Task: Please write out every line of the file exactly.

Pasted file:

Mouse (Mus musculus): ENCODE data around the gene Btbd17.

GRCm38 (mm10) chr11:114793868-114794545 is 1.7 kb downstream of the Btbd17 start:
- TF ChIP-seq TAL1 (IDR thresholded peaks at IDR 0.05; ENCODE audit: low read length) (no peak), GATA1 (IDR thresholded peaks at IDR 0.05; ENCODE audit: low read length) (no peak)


Mouse (Mus musculus): ENCODE data around the gene Btbd17.

GRCm38 (mm10) chr11:114793868-114794545 is 1.7 kb downstream of the Btbd17 start:
- TF ChIP-seq TAL1 (IDR thresholded peaks at IDR 0.05; ENCODE audit: low read length) (no peak), GATA1 (IDR thresholded peaks at IDR 0.05; ENCODE audit: low read length) (no peak)